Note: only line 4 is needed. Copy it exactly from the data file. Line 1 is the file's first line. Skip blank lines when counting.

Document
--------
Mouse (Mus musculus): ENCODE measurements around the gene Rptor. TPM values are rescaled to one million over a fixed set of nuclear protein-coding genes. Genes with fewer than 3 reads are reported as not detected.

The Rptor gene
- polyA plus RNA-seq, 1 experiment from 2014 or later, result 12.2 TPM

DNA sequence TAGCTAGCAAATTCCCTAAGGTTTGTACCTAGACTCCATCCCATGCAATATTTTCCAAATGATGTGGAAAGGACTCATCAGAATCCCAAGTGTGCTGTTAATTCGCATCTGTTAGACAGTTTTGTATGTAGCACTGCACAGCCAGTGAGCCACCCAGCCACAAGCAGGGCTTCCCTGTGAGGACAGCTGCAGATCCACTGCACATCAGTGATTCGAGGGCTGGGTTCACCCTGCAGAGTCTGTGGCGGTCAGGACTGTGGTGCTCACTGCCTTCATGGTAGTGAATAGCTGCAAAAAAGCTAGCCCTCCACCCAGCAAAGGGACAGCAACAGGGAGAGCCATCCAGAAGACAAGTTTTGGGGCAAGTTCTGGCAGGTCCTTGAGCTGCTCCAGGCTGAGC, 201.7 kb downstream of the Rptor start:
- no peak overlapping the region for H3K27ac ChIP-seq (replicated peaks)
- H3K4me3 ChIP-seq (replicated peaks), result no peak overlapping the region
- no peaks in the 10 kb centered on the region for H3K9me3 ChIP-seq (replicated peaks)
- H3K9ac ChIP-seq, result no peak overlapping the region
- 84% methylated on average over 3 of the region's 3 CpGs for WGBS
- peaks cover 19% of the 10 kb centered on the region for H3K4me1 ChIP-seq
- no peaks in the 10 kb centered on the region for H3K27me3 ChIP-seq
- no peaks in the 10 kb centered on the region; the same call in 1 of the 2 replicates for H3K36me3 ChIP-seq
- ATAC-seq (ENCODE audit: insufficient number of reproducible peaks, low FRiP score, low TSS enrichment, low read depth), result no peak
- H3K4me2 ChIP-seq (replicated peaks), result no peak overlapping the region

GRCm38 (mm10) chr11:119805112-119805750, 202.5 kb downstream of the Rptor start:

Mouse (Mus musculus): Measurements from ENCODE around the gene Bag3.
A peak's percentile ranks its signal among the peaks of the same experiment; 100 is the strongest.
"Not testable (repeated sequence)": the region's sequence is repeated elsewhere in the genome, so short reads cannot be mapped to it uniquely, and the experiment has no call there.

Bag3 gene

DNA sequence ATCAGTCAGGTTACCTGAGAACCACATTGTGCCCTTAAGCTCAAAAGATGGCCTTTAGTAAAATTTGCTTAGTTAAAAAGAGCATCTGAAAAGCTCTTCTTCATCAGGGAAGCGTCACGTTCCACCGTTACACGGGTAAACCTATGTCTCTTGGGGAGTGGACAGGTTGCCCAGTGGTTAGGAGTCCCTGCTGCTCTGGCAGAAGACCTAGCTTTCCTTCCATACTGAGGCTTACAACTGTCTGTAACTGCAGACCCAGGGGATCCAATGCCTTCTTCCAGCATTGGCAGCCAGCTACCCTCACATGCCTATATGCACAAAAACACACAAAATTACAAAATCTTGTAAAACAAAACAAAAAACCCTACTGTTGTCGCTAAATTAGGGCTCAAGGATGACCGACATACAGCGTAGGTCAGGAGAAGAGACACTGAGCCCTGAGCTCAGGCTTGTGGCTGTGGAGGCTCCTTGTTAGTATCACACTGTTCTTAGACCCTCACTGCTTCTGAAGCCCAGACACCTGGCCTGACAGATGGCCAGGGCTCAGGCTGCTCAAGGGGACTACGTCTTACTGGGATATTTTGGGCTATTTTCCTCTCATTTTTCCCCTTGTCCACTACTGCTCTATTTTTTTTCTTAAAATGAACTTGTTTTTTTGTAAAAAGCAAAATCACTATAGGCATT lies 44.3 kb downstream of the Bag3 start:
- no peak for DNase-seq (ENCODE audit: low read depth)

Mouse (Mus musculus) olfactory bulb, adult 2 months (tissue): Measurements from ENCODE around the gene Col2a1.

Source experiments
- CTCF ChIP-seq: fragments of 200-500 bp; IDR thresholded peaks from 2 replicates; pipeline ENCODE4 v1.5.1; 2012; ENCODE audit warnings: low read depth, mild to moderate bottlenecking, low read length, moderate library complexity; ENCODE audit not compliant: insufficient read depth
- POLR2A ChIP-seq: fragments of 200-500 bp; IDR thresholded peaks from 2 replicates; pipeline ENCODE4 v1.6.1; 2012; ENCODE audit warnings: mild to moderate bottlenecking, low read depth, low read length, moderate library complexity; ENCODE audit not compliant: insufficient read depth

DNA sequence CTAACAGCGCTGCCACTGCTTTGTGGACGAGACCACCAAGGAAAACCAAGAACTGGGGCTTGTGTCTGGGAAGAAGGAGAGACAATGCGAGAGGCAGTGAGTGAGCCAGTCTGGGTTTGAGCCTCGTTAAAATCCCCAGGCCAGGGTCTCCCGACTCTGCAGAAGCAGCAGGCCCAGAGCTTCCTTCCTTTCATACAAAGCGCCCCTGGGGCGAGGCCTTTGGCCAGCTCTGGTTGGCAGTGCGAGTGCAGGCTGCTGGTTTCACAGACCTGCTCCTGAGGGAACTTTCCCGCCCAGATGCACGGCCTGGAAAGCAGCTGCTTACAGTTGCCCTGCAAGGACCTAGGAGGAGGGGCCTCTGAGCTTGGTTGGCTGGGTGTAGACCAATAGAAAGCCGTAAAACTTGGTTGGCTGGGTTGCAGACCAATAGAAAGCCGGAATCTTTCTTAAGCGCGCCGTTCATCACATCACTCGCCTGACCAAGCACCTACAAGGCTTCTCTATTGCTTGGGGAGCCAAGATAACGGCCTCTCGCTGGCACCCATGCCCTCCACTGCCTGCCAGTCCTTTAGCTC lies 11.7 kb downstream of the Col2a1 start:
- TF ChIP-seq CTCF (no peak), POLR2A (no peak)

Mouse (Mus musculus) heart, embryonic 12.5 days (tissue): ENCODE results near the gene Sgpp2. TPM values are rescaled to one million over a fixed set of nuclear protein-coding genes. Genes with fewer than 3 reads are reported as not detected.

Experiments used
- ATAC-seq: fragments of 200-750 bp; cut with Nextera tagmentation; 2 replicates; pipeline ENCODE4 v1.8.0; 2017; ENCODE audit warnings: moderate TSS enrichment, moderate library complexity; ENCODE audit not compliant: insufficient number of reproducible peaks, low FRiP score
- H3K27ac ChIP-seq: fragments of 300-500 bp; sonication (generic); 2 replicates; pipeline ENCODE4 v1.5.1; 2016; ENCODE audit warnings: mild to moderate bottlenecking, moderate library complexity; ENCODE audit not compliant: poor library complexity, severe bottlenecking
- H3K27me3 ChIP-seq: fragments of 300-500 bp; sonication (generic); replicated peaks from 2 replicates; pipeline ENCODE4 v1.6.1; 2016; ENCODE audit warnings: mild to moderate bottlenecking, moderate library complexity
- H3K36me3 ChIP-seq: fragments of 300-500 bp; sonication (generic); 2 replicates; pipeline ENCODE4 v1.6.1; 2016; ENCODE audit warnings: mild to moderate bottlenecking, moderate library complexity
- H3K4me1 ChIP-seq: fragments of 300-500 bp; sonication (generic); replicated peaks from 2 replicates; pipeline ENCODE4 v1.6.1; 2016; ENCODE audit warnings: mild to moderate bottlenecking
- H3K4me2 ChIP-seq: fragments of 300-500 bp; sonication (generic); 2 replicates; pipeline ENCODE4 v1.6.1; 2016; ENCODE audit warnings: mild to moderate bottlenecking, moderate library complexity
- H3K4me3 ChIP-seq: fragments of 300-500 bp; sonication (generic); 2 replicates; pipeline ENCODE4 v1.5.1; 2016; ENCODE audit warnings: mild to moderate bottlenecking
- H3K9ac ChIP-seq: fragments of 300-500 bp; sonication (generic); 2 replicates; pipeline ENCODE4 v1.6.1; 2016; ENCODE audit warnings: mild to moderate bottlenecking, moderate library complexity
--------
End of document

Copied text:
DNA sequence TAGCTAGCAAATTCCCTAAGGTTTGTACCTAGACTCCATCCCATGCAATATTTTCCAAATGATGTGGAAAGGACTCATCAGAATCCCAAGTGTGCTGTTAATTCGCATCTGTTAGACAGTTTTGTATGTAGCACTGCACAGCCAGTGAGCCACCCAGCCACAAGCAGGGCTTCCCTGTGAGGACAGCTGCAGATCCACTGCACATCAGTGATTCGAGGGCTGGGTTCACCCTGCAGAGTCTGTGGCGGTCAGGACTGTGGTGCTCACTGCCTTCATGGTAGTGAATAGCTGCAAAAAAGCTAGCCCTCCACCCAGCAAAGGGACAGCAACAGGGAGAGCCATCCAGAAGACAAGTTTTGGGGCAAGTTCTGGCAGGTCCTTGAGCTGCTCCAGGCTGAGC, 201.7 kb downstream of the Rptor start: